As for (II), the problem as it stands is open so far, and no conclusive achievement, such as a model (a generic extension of L ) in which Boldface Separation holds for Σ n 1 for some n 3 , is known. Yet, the following modification turns out to be easier to work with. The effective or lightface Separation, for a given lightface class Σ n 1 or Π n 1 (we give [3] as a reference on the lightface projective hierarchy), is the assertion that
  • Lightface Separation for Σ n 1 or Π n 1 : any pair of disjoint Σ n 1 , respectively, Π n 1 sets X , Y can be separated by a Δ n 1 set—here, unlike the Boldface Separation case, the sets X , Y can be either sets of reals or sets of integers.
Accordingly, the effective or lightface separation problem is a question of whether Lightface Separation holds for this or another class of the form Σ n 1 or Π n 1 , with specific versions for sets of reals and sets of integers. Addison [9,10] demonstrated that, similar to the above, Lightface Separation holds for Σ 1 1 and Π 2 1 ; fails for Π 1 1 and Σ 2 1 ; and under the axiom of constructibility V = L , it holds for Π n 1 and fails for Σ n 1 for all n 3 —both in the “real” and the “integer” versions. (See also [3]).
In this context, Harrington announced in [17] that there is a model in which Lightface Separation holds both for the class Σ 3 1  for sets of integers, and for the class Π 3 1  for sets of integers. A two-page handwritten sketch of a construction of such a model is given in ([Addendum A3] [17]) without much elaboration of arguments. The goal of this paper is to prove the next theorem, which generalizes the cited Harrington result and thereby is a definite advance in the direction of (II) in the context of Lightface Separation for sets of integers. This is the main result of this paper.
Theorem 1.
Let 𝕟 2 . There is a generic extension of L in which
(i)
Lightface Separationholds for Σ 𝕟 + 1 1 sets of integers, so that any pair of disjoint Σ 𝕟 + 1 1 sets X , Y ω can be separated by a Δ 𝕟 + 1 1 set;
(ii)
Lightface Separationalso holds for Π 𝕟 + 1 1 sets of integers, so that any pair of disjoint Π 𝕟 + 1 1 sets X , Y ω can be separated by a Δ 𝕟 + 1 1 set.
Our proof of this theorem will follow a scheme that includes both some arguments outlined by Harrington in [17], Addendum A3 (mainly related to the most elementary case 𝕟 = 2 ) and some arguments absent in [17], in particular, those related to the generalization to the case 𝕟 3 . (We may note here that [17] is neither a beta-version of a paper, nor a preprint of any sort, but rather handwritten notes to a talk in which omissions of even major details can be expected.) All this will require both a fairly sophisticated construction of the model itself and a fairly complex derivation of its required properties by rather new methods for modern set theoretic research. Thus, we are going to proceed with filling-in all necessary details left aside in [17]. We hope that the detailed acquaintance with the set theoretic methods first introduced by Harrington will serve to the benefits of the reader envisaged.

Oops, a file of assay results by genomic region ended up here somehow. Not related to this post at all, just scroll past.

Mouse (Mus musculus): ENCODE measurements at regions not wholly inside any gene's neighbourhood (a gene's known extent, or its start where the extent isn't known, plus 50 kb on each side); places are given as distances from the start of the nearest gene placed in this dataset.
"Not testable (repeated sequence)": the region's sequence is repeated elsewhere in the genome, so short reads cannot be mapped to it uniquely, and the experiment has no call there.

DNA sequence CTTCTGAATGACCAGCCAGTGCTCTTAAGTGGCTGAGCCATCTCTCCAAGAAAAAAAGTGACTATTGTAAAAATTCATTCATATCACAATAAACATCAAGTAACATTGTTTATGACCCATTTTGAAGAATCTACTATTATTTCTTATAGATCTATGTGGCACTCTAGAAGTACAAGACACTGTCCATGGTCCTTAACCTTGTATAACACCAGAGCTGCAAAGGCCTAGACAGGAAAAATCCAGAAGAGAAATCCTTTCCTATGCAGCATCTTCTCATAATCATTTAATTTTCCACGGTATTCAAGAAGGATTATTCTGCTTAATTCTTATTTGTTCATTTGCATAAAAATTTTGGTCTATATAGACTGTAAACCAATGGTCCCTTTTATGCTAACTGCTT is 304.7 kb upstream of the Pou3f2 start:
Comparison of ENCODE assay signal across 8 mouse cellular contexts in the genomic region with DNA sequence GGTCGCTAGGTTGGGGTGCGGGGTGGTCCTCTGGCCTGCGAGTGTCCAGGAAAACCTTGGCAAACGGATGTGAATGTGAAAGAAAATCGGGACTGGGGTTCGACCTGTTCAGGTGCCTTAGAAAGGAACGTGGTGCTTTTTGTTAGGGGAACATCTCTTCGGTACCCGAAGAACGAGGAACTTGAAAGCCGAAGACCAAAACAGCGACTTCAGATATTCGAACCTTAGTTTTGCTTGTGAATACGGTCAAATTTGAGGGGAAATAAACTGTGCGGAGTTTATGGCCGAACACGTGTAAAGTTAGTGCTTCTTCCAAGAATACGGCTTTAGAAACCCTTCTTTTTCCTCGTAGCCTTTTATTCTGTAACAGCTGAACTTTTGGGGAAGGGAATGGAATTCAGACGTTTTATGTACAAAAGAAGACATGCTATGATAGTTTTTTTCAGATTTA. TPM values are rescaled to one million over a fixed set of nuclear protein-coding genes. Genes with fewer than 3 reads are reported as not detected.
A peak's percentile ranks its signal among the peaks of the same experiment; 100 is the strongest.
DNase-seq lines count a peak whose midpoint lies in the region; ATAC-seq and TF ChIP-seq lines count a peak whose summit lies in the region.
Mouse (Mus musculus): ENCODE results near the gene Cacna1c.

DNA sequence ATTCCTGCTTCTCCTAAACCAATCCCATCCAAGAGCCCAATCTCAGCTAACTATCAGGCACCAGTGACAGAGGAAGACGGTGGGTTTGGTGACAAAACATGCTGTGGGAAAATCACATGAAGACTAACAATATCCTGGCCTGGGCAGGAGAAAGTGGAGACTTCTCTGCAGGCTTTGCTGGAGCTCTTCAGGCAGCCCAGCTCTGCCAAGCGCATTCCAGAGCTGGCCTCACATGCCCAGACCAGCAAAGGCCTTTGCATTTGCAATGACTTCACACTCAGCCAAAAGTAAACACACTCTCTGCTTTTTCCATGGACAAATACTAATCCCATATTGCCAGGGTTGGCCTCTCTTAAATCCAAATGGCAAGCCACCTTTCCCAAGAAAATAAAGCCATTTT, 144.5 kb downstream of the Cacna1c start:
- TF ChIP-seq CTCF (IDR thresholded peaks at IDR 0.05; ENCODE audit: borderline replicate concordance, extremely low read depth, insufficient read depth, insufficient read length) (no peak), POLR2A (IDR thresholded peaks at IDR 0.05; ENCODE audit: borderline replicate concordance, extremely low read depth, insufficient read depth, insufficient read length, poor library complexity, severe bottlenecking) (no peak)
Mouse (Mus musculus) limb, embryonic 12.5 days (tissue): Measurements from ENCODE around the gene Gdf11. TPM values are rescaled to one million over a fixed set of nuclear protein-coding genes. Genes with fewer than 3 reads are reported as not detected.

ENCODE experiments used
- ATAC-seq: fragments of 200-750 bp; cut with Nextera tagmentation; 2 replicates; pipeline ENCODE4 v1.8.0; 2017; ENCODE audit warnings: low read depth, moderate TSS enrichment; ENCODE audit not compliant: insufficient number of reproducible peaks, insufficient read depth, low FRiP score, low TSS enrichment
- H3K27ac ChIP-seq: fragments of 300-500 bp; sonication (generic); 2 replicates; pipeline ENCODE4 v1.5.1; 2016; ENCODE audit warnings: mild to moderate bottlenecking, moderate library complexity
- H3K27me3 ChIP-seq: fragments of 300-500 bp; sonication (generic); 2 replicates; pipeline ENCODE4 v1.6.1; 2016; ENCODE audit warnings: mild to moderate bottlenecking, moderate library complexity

To prove Theorem 1, we make use of a generic extension of L defined in our earlier paper [20] (and before that in [17]—modulo some key details absent in [17]) in order to prove the consistency of the equality P ( ω ) L = P ( ω ) Δ 𝕟 + 1 1 for a given 𝕟 2 . (The equality claims that the constructible reals are the same as Δ 𝕟 + 1 1 reals. Its consistency was a major problem posed by Harvey Friedman [21].) We present the construction of this generic model in all necessary detail.
This includes a version of almost-disjoint forcing considered in Section 2, the cone-homogeneity lemma in Section 3, the systems and product forcing construction in Section 4, and a Jensen–Solovay-style construction of the actual countable support forcing product in Section 5. Theorem 2 and Definition 2 in Section 5 present the construction of in L via the union of a 2 ω -long increasing sequence of systems 𝕌 ξ , ξ < ω 2 , which satisfies suitable completeness and definability requirements (that depend on the choice of the value of an integer 𝕟 as in Theorem 1), and also follows the Jensen–Solovay idea of Cohen-generic extensions at each step ξ < ω 2 of the inductive construction of 𝕌 ξ .
Then, we consider corresponding -generic extensions L [ G ] in Section 6, and their subextensions involved in the proof of Theorem 1 in Section 7 (Theorem 4). Two key lemmas are established in Section 8, and the proof of theorems 4 and 1 is finalized in Section 9 (the Σ 𝕟 + 1 1 case) and in Section 10 (the Π 𝕟 + 1 1 case).
The final section on conclusions and discussion completes the paper.

2. Almost-Disjoint Forcing